|Label||Concept||What electrochemists call it||What solid-state physicists call it||What semiconductor physicists call it|
|A||Total chemical potential of electrons||"Electrochemical potential (of electrons)"||"Electrochemical potential"†||"Fermi level" or "Fermi energy"|
|B||Internal chemical potential of electrons||"Chemical potential (of electrons)"||"Chemical potential"†||"Fermi level relative to vacuum", or "Fermi level relative to the conduction-band-minimum", etc.|
|C||Electric potential||"Galvani potential"||"Electric potential", or "Voltage"||"Electric potential", "Voltage", "Band-bending" (sort of), "Difference in vacuum level" (sort of)|
|D||Internal chemical potential of electrons at absolute zero||N/A||"Fermi energy" (common), "Fermi level" (rare)||"Fermi level at absolute zero" or something like that|
EXAMPLE 1: A voltmeter measures the difference in "A" between its two leads.
EXAMPLE 2: When electrons can flow, they will always flow from higher "A" to lower "A". They will usually keep flowing until "A" is the same everywhere.
EXAMPLE 3: The equation "A = B + C×(charge of an electron)" is always true by definition.
EXAMPLE 4: You contact a piece of platinum (work function ≈ 5V) to a piece of aluminium (work function ≈ 4V). After a very short time, the two are in equilibrium. At that point, APt = AAl. However, there is a significant electric field at the junction, even though it has no measureable effect. Because of that field, CPt - CAl ≈ 1V and BAl - BPt ≈ 1eV.
EXAMPLE 5: "A" is always the vertical axis on semiconductor band diagrams. (A band diagram should not be confused with a band structure. In a band structure, the vertical axis can be thought of as either "A" or "B", it doesn't matter.)
CAUTION 1: For all these quantities, physicists routinely and without explanation switch back and forth between discussing an electric potential (units of "volts") and discussing the energy involved in moving an electron across that potential (energy units). The conversion is 1V↔1eV (eV="electron-volt"=1.6×10-19 joules=23 kcal/mol).
CAUTION 2: The negative charge of an electron creates some confusion: Other things equal, electrons move to higher voltages but lower potential energies. For example, a semiconductor band diagram always uses an energy ("A") as the vertical axis, which means that if something shifts to a "more negative potential", it moves up in the band diagram.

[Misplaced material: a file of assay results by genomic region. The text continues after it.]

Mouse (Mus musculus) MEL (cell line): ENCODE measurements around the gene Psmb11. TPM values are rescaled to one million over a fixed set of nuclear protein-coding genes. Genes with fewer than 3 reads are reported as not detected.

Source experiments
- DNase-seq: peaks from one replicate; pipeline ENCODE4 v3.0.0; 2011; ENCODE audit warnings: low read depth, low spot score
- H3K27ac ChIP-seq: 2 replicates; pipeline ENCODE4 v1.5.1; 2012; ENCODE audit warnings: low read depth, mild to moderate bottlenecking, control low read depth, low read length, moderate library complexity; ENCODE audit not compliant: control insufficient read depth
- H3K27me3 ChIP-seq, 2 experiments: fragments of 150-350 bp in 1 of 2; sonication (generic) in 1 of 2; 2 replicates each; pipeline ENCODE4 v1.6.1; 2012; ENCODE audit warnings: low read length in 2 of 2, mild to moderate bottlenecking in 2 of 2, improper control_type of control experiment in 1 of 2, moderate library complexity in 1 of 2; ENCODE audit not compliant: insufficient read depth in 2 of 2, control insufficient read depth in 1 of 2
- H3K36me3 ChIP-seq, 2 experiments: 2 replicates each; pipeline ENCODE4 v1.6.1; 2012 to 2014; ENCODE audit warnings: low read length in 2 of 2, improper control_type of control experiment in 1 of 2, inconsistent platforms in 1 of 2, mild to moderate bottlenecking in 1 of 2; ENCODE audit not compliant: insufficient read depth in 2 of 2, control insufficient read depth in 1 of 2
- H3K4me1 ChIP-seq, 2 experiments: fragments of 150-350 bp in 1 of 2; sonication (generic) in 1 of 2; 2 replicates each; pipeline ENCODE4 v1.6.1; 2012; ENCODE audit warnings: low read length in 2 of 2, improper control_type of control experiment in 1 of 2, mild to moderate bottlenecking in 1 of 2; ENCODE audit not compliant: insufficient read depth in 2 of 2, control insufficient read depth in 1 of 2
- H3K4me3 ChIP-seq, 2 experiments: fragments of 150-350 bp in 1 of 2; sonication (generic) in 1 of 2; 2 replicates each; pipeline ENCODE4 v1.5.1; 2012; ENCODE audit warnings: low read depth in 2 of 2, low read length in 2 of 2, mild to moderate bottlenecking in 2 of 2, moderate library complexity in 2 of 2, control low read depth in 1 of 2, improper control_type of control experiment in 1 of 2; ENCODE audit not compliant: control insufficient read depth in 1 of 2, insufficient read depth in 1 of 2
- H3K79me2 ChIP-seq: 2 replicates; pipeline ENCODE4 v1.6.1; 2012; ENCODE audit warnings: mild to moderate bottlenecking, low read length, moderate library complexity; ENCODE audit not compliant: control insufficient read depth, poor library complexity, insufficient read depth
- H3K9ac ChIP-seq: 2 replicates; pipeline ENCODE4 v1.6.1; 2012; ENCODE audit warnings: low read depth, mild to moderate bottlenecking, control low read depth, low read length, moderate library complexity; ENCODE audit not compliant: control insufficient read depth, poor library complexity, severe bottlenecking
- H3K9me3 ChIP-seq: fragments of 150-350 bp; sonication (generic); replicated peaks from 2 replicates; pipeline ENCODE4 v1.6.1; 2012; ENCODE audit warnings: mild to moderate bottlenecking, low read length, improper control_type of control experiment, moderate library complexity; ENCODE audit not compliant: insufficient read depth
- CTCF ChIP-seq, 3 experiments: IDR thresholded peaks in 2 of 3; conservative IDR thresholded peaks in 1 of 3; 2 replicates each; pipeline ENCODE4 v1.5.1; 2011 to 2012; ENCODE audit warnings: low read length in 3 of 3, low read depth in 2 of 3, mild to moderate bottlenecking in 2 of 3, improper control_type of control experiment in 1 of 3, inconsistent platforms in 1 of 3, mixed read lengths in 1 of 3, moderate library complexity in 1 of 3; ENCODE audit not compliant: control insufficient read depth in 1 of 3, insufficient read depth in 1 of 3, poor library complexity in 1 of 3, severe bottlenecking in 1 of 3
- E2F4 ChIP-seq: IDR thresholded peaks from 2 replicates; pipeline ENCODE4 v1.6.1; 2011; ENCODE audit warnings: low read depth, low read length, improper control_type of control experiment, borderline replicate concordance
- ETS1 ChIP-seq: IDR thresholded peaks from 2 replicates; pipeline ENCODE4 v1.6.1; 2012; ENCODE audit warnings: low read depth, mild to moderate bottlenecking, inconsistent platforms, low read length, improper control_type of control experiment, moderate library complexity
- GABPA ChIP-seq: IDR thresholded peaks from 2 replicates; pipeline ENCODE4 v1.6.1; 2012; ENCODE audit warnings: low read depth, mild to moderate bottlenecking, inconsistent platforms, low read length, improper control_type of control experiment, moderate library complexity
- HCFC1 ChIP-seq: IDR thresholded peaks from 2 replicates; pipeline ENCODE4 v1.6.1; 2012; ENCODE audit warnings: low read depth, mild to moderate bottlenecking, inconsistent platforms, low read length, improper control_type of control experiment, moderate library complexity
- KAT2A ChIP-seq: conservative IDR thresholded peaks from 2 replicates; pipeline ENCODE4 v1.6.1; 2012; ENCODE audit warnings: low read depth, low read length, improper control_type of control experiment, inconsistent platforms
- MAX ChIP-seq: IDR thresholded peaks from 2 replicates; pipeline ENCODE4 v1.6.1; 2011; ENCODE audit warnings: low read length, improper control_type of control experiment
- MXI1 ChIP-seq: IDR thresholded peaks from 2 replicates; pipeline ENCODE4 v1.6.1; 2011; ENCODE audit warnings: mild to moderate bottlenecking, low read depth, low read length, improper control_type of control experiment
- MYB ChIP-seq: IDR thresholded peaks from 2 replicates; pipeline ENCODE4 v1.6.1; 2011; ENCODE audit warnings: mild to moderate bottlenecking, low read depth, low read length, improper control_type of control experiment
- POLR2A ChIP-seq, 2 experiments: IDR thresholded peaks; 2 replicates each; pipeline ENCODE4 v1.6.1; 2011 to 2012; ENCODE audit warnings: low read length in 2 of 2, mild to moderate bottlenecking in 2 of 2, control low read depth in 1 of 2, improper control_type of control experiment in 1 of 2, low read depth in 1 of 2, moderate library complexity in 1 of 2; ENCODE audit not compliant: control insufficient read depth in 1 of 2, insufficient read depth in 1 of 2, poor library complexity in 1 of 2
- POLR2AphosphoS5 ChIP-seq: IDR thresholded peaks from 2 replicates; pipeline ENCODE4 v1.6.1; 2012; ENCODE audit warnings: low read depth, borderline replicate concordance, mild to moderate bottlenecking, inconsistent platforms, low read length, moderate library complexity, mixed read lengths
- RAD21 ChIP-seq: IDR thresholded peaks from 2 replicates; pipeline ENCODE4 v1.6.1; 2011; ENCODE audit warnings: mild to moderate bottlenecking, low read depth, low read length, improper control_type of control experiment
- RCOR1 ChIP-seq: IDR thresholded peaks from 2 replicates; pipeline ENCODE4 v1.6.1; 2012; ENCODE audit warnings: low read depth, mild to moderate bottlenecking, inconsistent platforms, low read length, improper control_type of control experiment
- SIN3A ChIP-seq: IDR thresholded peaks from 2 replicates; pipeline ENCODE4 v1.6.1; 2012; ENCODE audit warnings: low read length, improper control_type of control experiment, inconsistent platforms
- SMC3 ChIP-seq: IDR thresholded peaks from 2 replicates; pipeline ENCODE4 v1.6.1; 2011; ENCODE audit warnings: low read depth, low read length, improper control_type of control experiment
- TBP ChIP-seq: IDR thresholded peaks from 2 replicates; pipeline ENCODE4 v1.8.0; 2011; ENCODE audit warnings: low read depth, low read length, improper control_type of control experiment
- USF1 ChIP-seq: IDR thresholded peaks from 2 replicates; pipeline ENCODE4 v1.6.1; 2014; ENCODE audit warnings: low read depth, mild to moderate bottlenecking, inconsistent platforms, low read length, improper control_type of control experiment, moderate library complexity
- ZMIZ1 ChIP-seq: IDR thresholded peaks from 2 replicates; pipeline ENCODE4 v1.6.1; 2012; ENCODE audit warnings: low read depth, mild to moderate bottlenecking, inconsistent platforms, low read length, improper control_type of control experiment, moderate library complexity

CAUTION 3: Please notice that the words "voltage" and "electric potential difference" can mean either "A" or "C". In introductory physics courses, the electric field is in a vacuum, so "A" and "C" are the same, but if you read the definition in the textbook, the words "voltage" and "electric potential difference" are defined as "C" not "A". Yet in the real world, when "C" and "A" differ, the terms sometimes mean "A", because "A" is what you measure with a voltmeter. Anyway, both definitions are quite common, and you need to figure it out from context and experience.
CAUTION 4: The term "vacuum level" is very commonly used by semiconductor physicists, but is a tricky concept, I think trickier than some people realize. Without getting into details, I'll just say that in a popular but imperfect approximation, the difference in vacuum level between two points equals the difference in "C" times -1.
CAUTION 5: "Band-bending" is a term that comes from semiconductor band diagrams. When the bands slope upward or downward in a homogeneous solid, that means "C" is changing as a function of position.
CAUTION 6: I'm sick of hearing people accuse each other of misunderstanding a concept, when actually they both understand it but with different terminologies. For example, the fact that semiconductor physicists often use "Fermi energy" to mean "Fermi level" does not mean that semiconductor physicists don't understand that the Fermi level changes with temperature. It's like if an American said "Australians don't even know the difference between soccer and football"!
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